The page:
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"Movies" Network showed Sunset Boulevard a few time last night...  What a great film.  I hadn't seen it in years.   William Holden should have won Best Actor award.   I think Swanson looked a bit older than 50 in the film.    Watching William Holden emerge from the pool was the best scene of all.   I think he must have been the most handsome actor I've seen....and that voice.....they don't make 'em like that anymore.

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"Movies" Network showed Sunset Boulevard a few time last night...  What a great film.  I hadn't seen it in years.   William Holden should have won Best Actor award.   I think Swanson looked a bit older than 50 in the film.    Watching William Holden emerge from the pool was the best scene of all.   I think he must have been the most handsome actor I've seen....and that voice.....they don't make 'em like that anymore.

I think that Sunset Boulevard was the most important film of William Holden's career. It made him a true front ranked star after years of being an actor slogging through a series of largely forgettable films (and performances).

 

Holden, starting with this film, became one of the great cynical anti-heroes of the movies, Bogart's equal but a far sexier guy. I love his delivery of the voice over narration in Wilder's film. Holden lets you glimpse the potential decency in his character before the corruption sets in. It's a great performance.

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I think that Sunset Boulevard was the most important film of William Holden's career. It made him a true front ranked star after years of being an actor slogging through a series of largely forgottable films (and performances).

 

Holden, starting with this film, became one of the great cynical anti-heroes of the movies, Bogart's equal but a far sexier guy. I love his delivery of the voice over narration in Wilder's film. Holden lets you glimpse the potential decency in his character before the corruption sets in. It's a great performance.

Indeed!

 

Years ago, veteran actor and local Detroit movie show host BILL KENNEDY( the executioner in JOAN OF ARC, and opening sequence narrator of the old SUPERMAN TV series) once showed SUNSET BOULEVARD (it was the first time I had seen it) and it took YEARS for me to figure out what he meant when he said, ..."THIS is the movie that GAVE BIRTH to Bill Holden!"

 

 

Sepiatone

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5xk6m1.jpg

 

                            Portrait: 1939
 
I'm always amazed by the difference in appearance between his younger and later years. Here he is at around twenty years of age - looks more like Robert Stack.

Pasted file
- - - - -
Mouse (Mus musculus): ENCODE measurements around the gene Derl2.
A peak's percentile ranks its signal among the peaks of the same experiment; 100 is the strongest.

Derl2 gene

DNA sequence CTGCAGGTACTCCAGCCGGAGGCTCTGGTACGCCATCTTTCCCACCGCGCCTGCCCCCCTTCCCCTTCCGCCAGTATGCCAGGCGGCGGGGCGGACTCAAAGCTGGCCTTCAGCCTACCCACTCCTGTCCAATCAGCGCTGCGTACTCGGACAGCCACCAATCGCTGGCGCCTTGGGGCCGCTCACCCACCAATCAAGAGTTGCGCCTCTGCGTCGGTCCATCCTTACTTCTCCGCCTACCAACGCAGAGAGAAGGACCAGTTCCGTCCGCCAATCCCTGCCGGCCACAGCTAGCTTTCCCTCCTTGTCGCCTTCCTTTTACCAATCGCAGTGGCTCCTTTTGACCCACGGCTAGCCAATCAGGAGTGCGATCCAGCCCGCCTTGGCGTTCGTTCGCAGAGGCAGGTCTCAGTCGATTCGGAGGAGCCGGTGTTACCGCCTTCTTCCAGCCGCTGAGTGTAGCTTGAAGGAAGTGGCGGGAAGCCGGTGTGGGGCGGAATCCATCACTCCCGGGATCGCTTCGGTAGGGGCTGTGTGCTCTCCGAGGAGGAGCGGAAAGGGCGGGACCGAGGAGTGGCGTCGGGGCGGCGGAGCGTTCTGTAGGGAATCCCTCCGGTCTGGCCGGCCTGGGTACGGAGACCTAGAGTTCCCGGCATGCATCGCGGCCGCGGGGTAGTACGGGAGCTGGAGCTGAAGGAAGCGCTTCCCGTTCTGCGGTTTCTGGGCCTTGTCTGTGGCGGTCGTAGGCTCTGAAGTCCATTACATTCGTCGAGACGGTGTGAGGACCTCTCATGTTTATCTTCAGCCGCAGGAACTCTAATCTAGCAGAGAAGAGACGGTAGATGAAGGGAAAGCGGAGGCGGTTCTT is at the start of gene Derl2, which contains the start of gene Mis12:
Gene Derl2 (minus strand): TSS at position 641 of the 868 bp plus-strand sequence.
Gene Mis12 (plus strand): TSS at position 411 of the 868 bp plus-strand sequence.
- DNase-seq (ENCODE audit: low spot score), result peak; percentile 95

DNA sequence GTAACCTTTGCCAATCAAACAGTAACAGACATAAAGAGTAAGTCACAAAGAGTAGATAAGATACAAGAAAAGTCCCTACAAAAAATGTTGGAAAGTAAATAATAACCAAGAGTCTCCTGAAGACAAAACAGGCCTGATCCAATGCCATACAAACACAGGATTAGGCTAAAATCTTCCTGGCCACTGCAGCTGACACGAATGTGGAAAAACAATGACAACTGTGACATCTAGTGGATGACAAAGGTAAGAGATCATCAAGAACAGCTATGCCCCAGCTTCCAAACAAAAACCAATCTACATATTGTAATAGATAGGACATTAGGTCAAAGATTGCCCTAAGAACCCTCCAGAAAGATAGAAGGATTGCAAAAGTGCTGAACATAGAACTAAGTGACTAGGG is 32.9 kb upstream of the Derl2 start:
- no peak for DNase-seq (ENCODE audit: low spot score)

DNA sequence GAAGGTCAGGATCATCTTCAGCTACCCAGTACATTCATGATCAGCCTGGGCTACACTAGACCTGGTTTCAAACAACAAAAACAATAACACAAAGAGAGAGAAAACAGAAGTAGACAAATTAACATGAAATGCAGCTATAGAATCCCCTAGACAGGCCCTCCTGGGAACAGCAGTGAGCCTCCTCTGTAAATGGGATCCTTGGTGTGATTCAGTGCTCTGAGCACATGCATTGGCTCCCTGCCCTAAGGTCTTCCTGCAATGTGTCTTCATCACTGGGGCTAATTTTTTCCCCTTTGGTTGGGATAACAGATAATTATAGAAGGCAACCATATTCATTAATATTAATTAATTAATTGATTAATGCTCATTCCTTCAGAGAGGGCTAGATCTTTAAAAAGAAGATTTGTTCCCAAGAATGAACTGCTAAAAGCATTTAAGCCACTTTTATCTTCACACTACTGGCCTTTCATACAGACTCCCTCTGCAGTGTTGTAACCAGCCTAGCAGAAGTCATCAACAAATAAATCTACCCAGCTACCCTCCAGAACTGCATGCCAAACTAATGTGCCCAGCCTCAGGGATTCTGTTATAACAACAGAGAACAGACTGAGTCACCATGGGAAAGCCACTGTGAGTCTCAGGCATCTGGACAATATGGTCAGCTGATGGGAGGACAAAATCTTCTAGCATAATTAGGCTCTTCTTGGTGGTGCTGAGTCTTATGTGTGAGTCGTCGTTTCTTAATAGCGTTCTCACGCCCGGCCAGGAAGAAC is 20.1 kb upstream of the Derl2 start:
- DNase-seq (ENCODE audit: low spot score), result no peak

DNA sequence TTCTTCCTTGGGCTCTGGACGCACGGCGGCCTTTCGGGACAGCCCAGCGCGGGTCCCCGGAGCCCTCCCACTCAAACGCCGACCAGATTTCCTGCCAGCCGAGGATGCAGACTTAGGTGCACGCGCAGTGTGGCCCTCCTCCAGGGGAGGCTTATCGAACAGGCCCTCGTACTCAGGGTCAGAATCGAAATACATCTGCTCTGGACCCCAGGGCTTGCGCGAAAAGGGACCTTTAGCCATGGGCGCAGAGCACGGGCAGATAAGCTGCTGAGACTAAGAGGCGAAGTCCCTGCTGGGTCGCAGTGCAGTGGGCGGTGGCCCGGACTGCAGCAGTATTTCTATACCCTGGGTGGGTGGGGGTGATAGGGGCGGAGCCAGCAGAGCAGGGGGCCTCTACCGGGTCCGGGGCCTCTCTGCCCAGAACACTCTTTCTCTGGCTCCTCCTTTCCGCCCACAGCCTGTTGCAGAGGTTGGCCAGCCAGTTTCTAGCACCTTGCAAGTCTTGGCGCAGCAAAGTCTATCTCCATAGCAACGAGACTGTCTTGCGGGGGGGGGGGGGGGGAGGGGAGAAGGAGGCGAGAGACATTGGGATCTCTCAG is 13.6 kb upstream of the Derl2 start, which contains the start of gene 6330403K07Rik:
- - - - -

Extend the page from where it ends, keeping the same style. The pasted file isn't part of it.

I think it was Golden Boy (1939) - I was watching that last year and couldn't believe my eyes. His face looked sooo familiar, but I just couldn't place it. That's it in the portrait.
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"Movies" Network showed Sunset Boulevard a few time last night...  What a great film.  I hadn't seen it in years.   William Holden should have won Best Actor award.   I think Swanson looked a bit older than 50 in the film.    Watching William Holden emerge from the pool was the best scene of all.   I think he must have been the most handsome actor I've seen....and that voice.....they don't make 'em like that anymore.

 

I like SUNSET BOULEVARD but I always thought William Holden looked too old for his part.

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Nah...I never think Holden looked to old for his part in Sunset Boulevard.   He looked FABULOUS.   I wish a down-and-out writer who looked like that would knock on my door. :wub:

 

That photo from Golden Boy - it does look like Robert Stack.   Holden was about 21 years old there.  He didn't have the cleft in his chin and I think that's one of the differences.

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Nah...I never think Holden looked to old for his part in Sunset Boulevard.   He looked FABULOUS.   I wish a down-and-out writer who looked like that would knock on my door. :wub:

 

That photo from Golden Boy - it does look like Robert Stack.   Holden was about 21 years old there.  He didn't have the cleft in his chin and I think that's one of the differences.

 

I agree that Holden didn't look too old for his part in SB.   He was the right age for a down-and-out writer  (a younger man can't be down and out since they have never been up-and-in!).

 

As for the cleft in this chin;   Does a feature like that occur with aging?    It sure looks like it with Holden (or at least it became much more prominent).  But I also wonder if make-up wasn't used to make this feature of his stand out more as he aged.

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I agree that Holden didn't look too old for his part in SB.   He was the right age for a down-and-out writer  (a younger man can't be down and out since they have never been up-and-in!).

 

 

I disagree. He didn't look that much younger than Gloria Swanson.

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5xk6m1.jpg

 

Portrait: 1939

 

I'm always amazed by the difference in appearance between his younger and later years. Here he is at around twenty years of age - looks more like Robert Stack.